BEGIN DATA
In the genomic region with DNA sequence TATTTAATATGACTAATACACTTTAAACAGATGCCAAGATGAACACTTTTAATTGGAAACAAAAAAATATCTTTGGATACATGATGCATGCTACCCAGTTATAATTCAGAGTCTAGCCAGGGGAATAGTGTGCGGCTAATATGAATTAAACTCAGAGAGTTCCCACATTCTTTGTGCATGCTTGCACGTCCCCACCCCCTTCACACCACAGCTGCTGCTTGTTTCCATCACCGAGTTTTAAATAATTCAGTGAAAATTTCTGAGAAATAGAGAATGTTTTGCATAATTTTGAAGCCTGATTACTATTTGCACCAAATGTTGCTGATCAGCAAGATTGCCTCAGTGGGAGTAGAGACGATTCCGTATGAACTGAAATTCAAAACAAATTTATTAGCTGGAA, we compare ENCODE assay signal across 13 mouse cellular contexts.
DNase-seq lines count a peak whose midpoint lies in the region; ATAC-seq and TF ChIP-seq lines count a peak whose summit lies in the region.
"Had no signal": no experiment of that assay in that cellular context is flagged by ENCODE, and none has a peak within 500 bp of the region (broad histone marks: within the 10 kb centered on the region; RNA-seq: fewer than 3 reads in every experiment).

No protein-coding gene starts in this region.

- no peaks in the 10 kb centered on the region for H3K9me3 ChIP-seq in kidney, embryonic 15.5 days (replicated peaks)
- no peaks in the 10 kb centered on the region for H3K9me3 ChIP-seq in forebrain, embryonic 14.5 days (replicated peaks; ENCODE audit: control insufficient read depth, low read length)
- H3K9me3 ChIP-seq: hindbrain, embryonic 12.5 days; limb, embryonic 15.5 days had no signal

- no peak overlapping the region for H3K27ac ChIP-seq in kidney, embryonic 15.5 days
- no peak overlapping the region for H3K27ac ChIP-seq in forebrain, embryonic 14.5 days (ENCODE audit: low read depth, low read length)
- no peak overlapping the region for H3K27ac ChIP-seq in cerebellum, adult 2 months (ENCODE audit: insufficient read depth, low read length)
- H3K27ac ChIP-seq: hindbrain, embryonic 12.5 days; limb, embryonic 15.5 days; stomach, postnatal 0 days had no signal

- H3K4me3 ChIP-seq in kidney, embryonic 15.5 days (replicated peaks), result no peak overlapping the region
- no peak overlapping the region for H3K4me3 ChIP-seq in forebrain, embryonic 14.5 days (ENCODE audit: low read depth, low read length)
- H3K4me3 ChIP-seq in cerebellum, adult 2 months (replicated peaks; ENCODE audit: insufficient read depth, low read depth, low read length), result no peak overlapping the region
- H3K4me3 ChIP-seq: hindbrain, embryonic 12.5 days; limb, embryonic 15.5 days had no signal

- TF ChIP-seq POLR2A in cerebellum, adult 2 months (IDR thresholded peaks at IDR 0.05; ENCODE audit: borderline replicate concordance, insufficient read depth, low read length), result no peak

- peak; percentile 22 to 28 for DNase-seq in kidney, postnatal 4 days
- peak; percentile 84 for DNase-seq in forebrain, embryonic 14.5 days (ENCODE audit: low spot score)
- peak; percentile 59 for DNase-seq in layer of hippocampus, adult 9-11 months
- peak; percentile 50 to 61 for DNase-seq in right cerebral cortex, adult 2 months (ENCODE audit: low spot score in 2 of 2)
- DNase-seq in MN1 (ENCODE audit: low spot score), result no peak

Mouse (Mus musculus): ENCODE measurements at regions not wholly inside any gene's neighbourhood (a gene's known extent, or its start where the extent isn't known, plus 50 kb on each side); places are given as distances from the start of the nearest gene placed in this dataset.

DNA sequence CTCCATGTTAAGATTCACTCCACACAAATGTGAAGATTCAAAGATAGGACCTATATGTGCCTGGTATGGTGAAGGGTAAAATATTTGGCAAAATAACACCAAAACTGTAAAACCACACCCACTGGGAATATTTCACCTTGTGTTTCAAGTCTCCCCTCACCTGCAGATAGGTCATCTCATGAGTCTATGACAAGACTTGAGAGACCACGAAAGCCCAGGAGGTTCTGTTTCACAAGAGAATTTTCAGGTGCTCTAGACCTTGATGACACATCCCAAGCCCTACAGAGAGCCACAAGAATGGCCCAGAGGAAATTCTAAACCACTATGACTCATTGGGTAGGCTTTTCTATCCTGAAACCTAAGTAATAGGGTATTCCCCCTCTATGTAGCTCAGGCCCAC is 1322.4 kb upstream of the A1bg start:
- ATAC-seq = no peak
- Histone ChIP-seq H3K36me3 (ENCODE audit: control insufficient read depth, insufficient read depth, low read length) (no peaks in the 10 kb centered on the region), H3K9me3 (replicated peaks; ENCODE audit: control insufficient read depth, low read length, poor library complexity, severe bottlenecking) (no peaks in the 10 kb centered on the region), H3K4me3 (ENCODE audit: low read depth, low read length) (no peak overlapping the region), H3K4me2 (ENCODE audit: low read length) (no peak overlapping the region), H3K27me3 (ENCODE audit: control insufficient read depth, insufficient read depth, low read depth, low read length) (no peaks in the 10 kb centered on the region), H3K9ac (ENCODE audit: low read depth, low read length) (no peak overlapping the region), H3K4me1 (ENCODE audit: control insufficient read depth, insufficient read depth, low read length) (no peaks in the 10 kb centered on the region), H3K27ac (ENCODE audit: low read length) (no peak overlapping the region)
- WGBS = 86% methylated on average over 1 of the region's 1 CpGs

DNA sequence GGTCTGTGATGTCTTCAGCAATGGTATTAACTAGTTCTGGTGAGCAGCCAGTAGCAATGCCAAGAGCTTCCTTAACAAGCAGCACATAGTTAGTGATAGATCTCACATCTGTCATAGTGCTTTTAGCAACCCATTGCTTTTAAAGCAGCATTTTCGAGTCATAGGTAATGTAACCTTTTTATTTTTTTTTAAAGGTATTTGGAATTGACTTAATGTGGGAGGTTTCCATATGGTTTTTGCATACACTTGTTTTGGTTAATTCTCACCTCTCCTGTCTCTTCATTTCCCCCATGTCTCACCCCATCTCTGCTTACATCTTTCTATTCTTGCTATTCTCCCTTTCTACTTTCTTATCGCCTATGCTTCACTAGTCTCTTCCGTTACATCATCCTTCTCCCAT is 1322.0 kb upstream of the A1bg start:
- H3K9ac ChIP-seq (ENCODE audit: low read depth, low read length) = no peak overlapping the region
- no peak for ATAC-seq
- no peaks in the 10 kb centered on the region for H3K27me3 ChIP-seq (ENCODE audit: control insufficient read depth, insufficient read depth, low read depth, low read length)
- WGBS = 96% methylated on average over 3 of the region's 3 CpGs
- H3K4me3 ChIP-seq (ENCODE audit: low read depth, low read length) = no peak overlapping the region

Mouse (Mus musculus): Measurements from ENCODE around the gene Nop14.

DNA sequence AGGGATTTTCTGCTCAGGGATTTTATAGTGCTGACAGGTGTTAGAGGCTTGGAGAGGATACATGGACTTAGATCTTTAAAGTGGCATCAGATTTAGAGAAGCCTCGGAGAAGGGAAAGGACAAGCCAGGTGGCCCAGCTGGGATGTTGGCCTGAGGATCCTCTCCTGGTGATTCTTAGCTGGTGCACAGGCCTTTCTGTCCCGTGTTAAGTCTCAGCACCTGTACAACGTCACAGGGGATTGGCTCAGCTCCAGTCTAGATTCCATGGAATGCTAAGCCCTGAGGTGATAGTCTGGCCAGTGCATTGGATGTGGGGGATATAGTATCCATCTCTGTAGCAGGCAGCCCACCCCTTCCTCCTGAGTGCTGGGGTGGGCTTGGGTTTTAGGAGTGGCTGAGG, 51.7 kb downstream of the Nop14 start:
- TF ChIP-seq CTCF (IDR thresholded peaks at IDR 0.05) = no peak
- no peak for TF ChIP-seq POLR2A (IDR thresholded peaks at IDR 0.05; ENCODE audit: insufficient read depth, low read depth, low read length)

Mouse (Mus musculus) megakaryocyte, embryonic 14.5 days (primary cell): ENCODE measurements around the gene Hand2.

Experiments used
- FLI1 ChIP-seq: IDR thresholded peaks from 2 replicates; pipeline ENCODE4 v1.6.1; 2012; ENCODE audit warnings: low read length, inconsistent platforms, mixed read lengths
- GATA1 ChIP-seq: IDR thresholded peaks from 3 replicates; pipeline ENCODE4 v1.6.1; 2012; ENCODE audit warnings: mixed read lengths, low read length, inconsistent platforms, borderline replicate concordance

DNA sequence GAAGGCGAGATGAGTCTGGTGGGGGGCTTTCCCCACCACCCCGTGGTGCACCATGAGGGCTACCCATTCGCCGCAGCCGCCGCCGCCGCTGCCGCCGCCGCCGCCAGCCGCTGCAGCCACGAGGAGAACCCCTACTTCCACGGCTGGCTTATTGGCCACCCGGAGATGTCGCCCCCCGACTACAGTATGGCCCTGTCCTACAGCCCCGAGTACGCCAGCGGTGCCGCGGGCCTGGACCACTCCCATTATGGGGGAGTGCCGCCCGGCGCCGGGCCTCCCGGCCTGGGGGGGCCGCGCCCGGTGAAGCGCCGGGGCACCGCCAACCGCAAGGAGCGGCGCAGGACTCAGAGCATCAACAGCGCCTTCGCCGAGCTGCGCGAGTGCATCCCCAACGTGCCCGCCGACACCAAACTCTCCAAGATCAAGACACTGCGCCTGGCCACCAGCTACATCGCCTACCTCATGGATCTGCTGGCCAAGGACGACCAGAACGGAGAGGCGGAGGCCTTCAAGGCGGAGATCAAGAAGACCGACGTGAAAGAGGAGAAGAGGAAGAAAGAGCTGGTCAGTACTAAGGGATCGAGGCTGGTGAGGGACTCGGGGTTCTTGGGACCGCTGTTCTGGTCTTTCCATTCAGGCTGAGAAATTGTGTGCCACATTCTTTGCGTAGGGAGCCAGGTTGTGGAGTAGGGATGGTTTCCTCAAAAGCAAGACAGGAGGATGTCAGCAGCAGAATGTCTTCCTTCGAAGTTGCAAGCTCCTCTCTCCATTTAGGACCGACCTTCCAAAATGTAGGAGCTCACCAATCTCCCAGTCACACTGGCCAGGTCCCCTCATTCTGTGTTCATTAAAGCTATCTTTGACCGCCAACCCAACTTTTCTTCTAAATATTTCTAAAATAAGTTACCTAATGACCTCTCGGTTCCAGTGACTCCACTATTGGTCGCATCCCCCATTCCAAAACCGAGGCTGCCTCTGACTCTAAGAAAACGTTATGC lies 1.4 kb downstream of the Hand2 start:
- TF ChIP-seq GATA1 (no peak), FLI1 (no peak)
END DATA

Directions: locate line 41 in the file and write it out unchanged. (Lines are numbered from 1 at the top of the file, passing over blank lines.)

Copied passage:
DNA sequence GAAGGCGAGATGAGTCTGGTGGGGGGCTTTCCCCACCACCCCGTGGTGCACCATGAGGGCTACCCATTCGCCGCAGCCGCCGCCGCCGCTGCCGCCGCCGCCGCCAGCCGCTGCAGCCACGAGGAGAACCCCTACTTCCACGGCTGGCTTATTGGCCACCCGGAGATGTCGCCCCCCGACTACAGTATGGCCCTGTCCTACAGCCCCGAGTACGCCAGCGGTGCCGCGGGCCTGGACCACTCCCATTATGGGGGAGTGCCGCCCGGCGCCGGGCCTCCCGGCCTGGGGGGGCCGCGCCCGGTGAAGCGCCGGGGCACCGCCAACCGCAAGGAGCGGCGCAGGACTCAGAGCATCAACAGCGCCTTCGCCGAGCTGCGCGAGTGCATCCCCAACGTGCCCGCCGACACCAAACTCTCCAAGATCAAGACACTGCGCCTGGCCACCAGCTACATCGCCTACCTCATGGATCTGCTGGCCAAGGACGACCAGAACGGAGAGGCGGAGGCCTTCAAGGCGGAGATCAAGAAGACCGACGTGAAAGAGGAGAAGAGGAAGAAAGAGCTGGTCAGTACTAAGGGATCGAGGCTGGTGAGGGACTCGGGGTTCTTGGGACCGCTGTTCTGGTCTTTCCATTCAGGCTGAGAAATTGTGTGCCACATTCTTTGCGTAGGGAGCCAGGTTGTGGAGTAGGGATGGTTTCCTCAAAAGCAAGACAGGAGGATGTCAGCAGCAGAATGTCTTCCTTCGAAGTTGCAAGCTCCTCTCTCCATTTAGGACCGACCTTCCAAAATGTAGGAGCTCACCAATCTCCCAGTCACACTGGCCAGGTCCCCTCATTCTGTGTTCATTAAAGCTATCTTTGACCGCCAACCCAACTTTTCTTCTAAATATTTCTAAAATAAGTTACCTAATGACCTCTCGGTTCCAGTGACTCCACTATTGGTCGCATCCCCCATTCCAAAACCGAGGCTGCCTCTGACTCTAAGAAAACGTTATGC lies 1.4 kb downstream of the Hand2 start: